Just four days after it began its search, the Australian Square Kilometre Array Pathfinder telescope has detected a set of rare radio waves known as ‘fast radio bursts’ coming from the constellation Leo.
These elusive signals last just a few milliseconds, and are thought to originate billions of light-years away – but, scientists don’t yet know what causes them.
Researchers have likened the powerful instrument, near Murchison in Western Australia, to the fictional dark overlord Sauron, the ‘all-seeing eye’ of the Lord of the Rings series, and they say it could soon be spotting new FRBs every few days.
The team from the Commonwealth Scientific and Industrial Research Organisation (CSIRO), Curtin University, and the International Centre for Radio Astronomy Research (ICRAR) discovered the new burst using just eight of the telescope’s dishes.
The instrument is equipped with 36 dishes in total, which can be used either to look at one point of the sky, or be pointed in different directions to like the segments of a fly’s eye, according to CSIRO.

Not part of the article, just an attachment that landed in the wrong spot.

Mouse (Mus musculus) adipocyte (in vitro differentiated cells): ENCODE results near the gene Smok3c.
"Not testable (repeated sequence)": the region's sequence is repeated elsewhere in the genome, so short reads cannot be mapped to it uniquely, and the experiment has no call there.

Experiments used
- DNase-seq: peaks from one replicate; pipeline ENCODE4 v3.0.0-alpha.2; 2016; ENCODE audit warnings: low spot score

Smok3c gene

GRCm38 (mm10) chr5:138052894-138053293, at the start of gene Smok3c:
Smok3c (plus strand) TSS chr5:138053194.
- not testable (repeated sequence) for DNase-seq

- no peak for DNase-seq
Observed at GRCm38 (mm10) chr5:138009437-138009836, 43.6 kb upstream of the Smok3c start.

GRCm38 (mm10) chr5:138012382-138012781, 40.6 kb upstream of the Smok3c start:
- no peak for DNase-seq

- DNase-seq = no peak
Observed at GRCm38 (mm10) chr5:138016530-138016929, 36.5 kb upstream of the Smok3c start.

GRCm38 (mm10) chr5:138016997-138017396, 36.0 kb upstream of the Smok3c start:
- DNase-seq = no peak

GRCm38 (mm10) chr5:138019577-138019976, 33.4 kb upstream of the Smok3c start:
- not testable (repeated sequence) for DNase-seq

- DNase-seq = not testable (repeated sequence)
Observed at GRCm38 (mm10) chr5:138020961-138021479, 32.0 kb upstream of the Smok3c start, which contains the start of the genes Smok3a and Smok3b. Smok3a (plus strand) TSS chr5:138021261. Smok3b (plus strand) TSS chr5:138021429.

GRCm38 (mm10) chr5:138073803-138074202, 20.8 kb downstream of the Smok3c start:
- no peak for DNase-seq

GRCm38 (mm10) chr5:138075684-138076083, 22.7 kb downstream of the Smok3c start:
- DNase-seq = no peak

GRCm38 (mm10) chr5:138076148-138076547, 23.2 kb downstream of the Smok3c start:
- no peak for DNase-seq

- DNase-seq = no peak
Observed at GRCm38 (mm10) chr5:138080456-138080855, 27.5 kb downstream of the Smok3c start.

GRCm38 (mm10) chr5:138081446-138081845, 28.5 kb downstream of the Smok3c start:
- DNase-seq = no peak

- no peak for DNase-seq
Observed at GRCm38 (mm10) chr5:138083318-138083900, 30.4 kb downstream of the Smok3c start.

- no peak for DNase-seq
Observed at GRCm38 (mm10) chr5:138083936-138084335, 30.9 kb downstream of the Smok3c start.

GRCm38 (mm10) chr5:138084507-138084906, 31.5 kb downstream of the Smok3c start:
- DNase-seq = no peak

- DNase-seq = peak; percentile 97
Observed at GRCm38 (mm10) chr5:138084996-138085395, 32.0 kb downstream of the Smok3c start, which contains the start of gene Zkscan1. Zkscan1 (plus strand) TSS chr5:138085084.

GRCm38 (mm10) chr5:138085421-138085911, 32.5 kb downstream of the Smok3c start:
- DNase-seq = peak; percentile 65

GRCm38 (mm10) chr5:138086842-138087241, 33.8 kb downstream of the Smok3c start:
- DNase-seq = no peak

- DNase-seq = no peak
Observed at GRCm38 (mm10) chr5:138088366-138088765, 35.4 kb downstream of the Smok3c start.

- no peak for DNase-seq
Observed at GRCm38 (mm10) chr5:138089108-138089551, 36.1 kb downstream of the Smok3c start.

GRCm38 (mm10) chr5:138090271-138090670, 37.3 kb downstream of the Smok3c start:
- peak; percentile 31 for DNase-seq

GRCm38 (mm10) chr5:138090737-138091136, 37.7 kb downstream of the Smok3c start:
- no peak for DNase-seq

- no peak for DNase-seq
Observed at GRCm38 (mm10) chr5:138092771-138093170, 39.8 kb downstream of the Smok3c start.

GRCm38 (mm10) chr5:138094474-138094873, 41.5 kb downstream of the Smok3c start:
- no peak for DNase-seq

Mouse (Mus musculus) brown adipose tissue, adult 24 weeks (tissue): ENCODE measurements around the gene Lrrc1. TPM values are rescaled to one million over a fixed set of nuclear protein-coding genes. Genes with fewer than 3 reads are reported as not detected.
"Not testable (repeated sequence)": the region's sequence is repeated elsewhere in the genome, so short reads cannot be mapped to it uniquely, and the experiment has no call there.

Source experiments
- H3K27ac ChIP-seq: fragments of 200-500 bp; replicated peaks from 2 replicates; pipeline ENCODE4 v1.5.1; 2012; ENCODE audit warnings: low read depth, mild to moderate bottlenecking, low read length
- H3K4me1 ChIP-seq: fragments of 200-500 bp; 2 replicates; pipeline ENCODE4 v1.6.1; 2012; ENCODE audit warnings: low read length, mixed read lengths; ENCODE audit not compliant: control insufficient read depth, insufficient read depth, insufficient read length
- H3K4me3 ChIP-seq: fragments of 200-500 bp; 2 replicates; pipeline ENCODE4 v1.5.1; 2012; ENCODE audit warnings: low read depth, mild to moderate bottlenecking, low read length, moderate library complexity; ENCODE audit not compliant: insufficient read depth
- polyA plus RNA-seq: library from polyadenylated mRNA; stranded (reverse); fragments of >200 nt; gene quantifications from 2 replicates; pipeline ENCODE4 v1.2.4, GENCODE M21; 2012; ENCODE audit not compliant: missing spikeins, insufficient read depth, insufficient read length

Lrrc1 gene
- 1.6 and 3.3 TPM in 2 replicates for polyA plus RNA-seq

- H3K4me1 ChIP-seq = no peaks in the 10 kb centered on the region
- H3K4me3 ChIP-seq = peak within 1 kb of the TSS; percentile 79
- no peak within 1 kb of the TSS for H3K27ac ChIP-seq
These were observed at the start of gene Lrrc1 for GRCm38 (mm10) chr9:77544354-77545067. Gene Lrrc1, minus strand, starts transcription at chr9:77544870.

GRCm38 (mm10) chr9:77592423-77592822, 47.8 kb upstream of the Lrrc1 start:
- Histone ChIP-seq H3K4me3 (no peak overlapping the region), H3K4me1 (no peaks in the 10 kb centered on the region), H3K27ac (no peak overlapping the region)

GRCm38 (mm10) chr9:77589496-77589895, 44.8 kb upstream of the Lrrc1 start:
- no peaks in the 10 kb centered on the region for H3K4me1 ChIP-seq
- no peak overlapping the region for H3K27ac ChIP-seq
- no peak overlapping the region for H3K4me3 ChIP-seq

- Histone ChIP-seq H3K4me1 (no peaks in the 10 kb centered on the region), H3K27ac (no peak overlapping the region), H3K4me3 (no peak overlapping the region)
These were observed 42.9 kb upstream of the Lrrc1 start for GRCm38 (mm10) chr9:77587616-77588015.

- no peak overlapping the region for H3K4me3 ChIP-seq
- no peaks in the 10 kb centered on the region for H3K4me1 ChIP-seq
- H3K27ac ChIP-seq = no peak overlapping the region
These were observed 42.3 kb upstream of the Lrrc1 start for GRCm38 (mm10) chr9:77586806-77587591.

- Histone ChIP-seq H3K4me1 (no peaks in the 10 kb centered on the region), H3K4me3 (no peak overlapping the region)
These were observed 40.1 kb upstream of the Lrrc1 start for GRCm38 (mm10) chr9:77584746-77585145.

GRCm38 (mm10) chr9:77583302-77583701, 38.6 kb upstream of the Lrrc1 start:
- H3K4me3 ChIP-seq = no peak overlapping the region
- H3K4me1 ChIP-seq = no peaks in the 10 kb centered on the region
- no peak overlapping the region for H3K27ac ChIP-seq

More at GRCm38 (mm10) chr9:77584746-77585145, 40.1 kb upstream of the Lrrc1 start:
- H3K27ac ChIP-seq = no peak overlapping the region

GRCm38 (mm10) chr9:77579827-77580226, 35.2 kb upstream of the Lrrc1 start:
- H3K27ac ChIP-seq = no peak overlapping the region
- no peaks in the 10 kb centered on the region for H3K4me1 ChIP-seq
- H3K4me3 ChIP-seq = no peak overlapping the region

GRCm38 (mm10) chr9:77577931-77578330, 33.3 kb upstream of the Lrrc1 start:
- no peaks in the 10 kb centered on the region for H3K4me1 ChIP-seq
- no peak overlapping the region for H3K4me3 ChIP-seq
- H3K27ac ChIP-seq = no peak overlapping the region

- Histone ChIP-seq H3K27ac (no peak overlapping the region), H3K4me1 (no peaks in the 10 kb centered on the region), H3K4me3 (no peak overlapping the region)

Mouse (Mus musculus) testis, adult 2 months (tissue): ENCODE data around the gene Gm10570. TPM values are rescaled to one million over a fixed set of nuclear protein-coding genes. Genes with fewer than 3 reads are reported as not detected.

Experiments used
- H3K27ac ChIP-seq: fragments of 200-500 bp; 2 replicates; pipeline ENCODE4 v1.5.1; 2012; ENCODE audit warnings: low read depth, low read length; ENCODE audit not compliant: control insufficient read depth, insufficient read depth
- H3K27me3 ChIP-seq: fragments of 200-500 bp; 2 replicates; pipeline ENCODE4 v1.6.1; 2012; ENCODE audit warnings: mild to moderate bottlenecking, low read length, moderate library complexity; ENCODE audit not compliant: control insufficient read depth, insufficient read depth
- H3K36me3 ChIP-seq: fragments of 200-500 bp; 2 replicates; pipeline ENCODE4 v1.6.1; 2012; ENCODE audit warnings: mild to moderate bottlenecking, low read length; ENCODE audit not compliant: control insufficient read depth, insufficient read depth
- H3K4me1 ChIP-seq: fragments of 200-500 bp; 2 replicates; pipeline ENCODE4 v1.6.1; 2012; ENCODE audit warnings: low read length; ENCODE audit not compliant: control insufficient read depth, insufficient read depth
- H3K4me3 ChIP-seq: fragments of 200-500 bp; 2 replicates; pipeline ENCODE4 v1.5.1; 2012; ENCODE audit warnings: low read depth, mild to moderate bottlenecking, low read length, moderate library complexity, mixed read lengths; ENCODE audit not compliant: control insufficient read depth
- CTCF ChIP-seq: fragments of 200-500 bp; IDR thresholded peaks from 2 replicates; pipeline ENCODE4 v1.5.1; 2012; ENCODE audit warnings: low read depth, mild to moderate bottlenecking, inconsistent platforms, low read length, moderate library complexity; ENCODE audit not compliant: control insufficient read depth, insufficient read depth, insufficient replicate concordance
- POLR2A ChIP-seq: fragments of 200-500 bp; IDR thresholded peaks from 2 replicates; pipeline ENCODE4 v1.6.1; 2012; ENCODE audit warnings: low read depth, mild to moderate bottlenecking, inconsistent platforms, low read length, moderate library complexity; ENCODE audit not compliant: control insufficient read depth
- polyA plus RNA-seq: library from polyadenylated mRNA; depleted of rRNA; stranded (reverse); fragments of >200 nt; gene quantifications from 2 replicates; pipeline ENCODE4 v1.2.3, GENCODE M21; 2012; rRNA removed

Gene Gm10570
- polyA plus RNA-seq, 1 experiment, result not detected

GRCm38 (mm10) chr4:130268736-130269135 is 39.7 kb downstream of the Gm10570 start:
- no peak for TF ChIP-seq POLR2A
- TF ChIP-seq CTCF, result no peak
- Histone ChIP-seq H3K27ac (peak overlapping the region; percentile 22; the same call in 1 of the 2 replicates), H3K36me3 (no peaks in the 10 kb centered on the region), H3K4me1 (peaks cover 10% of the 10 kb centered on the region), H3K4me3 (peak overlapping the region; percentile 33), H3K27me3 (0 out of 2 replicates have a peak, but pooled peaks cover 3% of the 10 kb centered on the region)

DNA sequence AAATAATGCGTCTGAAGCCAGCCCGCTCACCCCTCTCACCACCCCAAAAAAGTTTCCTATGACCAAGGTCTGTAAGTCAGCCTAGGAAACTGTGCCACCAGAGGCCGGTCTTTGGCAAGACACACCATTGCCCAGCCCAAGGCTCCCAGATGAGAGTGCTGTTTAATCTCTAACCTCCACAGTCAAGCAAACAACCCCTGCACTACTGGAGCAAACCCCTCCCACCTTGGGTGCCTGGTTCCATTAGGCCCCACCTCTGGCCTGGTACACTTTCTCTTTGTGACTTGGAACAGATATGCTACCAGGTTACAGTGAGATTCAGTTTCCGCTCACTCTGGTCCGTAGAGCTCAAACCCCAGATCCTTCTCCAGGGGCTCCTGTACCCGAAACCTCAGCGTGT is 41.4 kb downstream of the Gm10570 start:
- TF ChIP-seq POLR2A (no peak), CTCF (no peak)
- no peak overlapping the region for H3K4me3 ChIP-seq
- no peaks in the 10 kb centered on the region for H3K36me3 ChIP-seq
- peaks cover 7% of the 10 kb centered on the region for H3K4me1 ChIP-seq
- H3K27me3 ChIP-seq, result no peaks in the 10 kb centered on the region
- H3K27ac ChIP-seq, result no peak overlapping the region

Using eight dishes, the instrument can see 240 square degrees all at once.
The new burst, dubbed FRB170107, was extremely bright, the researchers say, making it easy to spot.
And, by using additional dishes, the researchers say they’ll be able to find others as well.
‘We can expect to find one every two days when we use 12 dishes, our standard number at present,’ Dr Bannister said.
‘We turned the telescope into the Sauron of space – the all-seeing eye.’
This particular FRB came from the edge of the constellation Leo, the researchers say.
And, it likely travelled through space for six billion years before it was intercepted by the telescope.
It was traveling at the speed of light, and researchers say its brightness and apparent distance suggest there was an enormous amount of energy involved.
This new understanding, however, only further complicates the problem of figuring out its source.
‘We’ve made a hard problem even harder,’ said Dr Ryan Shannon, of CSIRO, Curtain University, and ICRAR, who analyzed the burst’s strength and position.
Experts now say the ASKAP in Western Australia could lead the way for the detection of these mysterious signals, after finding its first burst so quickly.
‘Radio astronomy has a long history of innovation in high-speed communications,’ said CSIRO Chief Executive Dr Larry Marshall, ‘and this unique capability is embedded into ASKAP – from the receiver to the signal processing – making it a uniquely powerful instrument for astronomy.’